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Understanding glColorMaterial - PhysicsGuy - Nov 24, 2008 07:05 PM

As an excuse to learn OpenGL I wanted to create a program to plot in 3D the nested magnetic flux surfaces of our Stellarator experiment. So far I have been able to create and color them correctly. This is what it looks like without lighting.

The colors are important. They represent the strength of the magnetic field. I want to add some lighting so that the 3D structures are more distinct. I'm trying to use glColorMaterial to add some highlight on top of the colors. My code is

- (void)prepareOpenGL {
    if(dataLoaded) {
        [self compileFluxSurfaces];
    glViewport(0, 0, [self bounds].size.width, [self bounds].size.height);
    glOrtho(-1.0*xScale, 1.0*xScale, -1.0*yScale, 1.0*yScale, 1.0, -1.0);
    glClearColor(1.0, 1.0, 1.0, 0.0);
    float specular[] = {1.0, 1.0, 1.0, 0.1};
    glLightfv(GL_LIGHT0, GL_SPECULAR, specular);
    float diffuse[] = {1.0, 1.0, 1.0, 0.01};
    glLightfv(GL_LIGHT0, GL_DIFFUSE, diffuse);
    float ambient[] = {1.0, 1.0, 1.0, 0.1};
    glLightfv(GL_LIGHT0, GL_AMBIENT, ambient);
    float position[] = {1.0, 1.0, 1.0, 1.0};
    glLightfv(GL_LIGHT0, GL_POSITION, position);
    glColorMaterial(GL_FRONT, GL_DIFFUSE);
    glColorMaterial(GL_FRONT, GL_AMBIENT);
    glColorMaterial(GL_FRONT, GL_SPECULAR);

The code to draw the surfaces striped down to just the OpenGL calls. Note that I'm converting from cylindrical coordinates to cartesian that's why my vertexes have z and y flipped.

- (void)drawFluxSurface:(int)flux from:(int)phiStart to:(int)phiStop {
    for(int phi = phiStart; phi < phiStop; phi++) {
        for(int theta = 1; theta <= NUM_PHI; theta++) {
            if(theta%2 == 1) {
            glColor4d(red, green, blue, 1.0);
            glVertex3d(x1, z1, y1);
            glColor4d(red, green, blue, 1.0);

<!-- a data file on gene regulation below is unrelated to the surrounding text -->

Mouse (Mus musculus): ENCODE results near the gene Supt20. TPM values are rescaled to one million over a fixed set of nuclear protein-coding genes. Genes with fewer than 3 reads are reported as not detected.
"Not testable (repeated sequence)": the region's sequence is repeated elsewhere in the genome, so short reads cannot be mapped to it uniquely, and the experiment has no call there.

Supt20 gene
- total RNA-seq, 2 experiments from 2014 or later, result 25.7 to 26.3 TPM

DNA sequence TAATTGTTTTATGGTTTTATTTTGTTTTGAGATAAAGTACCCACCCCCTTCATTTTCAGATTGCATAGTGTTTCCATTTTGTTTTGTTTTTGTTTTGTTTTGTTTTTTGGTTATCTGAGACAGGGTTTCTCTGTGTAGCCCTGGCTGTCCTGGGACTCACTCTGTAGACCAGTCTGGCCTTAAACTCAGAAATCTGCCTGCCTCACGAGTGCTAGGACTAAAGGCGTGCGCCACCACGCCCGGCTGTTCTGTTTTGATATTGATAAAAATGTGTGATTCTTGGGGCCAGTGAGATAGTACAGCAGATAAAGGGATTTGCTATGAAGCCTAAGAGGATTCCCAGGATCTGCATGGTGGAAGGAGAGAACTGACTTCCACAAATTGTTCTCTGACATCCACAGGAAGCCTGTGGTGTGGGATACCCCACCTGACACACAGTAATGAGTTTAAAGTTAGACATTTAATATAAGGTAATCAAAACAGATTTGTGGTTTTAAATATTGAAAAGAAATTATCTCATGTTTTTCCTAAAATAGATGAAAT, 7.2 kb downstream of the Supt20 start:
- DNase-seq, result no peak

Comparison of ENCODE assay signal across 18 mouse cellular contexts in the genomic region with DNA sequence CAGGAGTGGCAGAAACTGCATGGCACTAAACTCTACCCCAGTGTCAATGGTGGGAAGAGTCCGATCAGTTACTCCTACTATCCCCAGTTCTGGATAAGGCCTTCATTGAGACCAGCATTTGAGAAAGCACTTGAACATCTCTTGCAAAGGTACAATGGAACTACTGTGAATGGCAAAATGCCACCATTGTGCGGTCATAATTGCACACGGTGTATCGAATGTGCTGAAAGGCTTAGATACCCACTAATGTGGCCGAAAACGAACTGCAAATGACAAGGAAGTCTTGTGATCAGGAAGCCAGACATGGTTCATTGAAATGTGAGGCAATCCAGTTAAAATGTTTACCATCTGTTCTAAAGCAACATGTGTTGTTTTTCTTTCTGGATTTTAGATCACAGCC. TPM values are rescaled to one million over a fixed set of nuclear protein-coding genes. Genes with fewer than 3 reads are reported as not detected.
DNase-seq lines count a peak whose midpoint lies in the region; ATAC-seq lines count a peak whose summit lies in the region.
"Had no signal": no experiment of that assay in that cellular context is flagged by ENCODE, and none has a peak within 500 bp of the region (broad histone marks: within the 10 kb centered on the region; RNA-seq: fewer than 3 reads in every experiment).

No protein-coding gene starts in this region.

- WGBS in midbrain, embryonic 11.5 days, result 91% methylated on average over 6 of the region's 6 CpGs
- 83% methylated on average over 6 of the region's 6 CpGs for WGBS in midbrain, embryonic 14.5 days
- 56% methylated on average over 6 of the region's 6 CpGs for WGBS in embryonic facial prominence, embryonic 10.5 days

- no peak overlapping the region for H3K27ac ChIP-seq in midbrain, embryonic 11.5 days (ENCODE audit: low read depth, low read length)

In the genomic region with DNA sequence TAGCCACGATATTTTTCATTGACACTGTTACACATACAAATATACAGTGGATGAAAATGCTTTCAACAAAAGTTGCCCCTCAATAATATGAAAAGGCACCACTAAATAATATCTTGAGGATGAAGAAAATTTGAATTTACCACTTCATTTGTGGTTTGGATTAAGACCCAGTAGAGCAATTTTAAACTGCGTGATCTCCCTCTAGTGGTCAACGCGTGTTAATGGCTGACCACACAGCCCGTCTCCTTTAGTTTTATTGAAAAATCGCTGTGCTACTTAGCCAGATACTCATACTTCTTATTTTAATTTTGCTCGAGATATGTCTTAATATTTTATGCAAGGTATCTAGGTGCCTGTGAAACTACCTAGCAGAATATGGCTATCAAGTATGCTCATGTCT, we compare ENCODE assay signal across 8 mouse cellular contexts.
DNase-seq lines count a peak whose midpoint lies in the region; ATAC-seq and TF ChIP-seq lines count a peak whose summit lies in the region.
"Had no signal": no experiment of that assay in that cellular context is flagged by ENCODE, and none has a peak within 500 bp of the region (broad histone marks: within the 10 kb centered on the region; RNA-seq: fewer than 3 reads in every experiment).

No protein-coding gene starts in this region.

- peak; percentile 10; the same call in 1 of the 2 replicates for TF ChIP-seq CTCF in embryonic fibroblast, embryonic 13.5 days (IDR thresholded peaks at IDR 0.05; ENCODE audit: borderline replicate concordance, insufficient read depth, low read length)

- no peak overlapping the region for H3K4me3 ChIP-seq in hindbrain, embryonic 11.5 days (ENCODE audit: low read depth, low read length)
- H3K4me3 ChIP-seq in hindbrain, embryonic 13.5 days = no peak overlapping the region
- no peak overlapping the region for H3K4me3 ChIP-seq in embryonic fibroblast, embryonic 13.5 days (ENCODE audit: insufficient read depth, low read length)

glVertex3d(x2, z2, y2);
        glColor4d(red, green, blue, 1.0);
        glVertex3d(r1*cos(phi1R), z1, r1*sin(phi1R));
        glColor4d(red, green, blue, 1.0);
        glVertex3d(r2*cos(phi2R), z2, r2*sin(phi2R));

However this is what gets rendered.

I have been playing around with it turning on and off various things. I have three conclusions.

1. glColorMaterial(GL_FRONT, GL_DIFFUSE) has no effect. If I set it up to have Diffuse light the only light all I get is black regardless of what value I set the light intensity too.

2. Using only specular light I get the color on the highlights and black everywhere else. This is what I would expect. When I turn on ambient the highlights become blown out. The light intensity appears to have no effect on how bright the model is.

3. Setting GL_FRONT or GL_BACK also seems to have no effect. I not sure if the vector in glnormal3d has to be normalized or not.

Am I using this correctly? I haven't found a tutorial on the web that really explains glColorMaterial aside from saying it's an alternative to setting glMaterial. Is there a way to control how bright the specular highlights are? Why aren't the diffuse lights working.

Understanding glColorMaterial - Najdorf - Nov 24, 2008 07:39 PM

Yeah normals must be normalized or you get lighting proportionally stronger-weaker based on the length of the vector.

just use


if you're not sure which side is the front

GL_SPECULAR values should be much lower than the diffuse light if i recall, if you're not using very high shininess (with glMaterialf(GL_FRONT_AND_BACK, GL_SHININESS, shininess))

Your diffuse light alpha is way too low, much lower than your ambient light.

Also there's always some ambient light if you don't turn glLightModelfv(GL_LIGHT_MODEL_AMBIENT, lmodel_ambient); to (0,0,0,1)

Also you usually keep the GL_SPECULAR value materials white (as specular light is intended to reflect light completely without the absorbing that causes colors to appear), so you don't call glColorMaterial(GL_FRONT_AND_BACK, GL_SPECULAR), keeping the specular component to the white default and not affected by glColor4d (you can still change it with glMaterialfv)

Understanding glColorMaterial - TomorrowPlusX - Nov 25, 2008 09:27 AM

This may be beyond the scope of what you're doing, but in my experience, dropping glColor/glColorMaterial/etc in favor of GLSL and passing material properties as uniforms and attributes simplified my code greatly.

Understanding glColorMaterial - PhysicsGuy - Nov 25, 2008 06:25 PM

Najdorf Wrote:Yeah normals must be normalized or you get lighting proportionally stronger-weaker based on the length of the vector.

Thanks normalizing the vector fixed all the problems I was having.